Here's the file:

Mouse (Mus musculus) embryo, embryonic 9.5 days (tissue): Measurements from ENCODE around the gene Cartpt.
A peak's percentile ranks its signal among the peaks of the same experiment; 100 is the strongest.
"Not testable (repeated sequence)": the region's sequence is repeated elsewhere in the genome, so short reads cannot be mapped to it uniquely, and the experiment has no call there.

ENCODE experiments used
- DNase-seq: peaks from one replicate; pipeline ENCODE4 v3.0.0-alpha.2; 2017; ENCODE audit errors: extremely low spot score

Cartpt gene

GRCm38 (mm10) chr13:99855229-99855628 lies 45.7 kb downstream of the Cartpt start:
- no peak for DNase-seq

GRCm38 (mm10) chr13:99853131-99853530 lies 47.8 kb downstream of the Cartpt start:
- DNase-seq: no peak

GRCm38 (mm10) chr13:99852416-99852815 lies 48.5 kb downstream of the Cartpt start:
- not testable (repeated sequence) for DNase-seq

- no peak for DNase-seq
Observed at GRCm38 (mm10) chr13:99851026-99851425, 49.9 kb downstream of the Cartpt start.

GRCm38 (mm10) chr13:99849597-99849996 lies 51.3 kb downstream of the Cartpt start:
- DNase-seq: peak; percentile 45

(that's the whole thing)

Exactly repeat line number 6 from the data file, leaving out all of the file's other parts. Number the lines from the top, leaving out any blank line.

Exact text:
Cartpt gene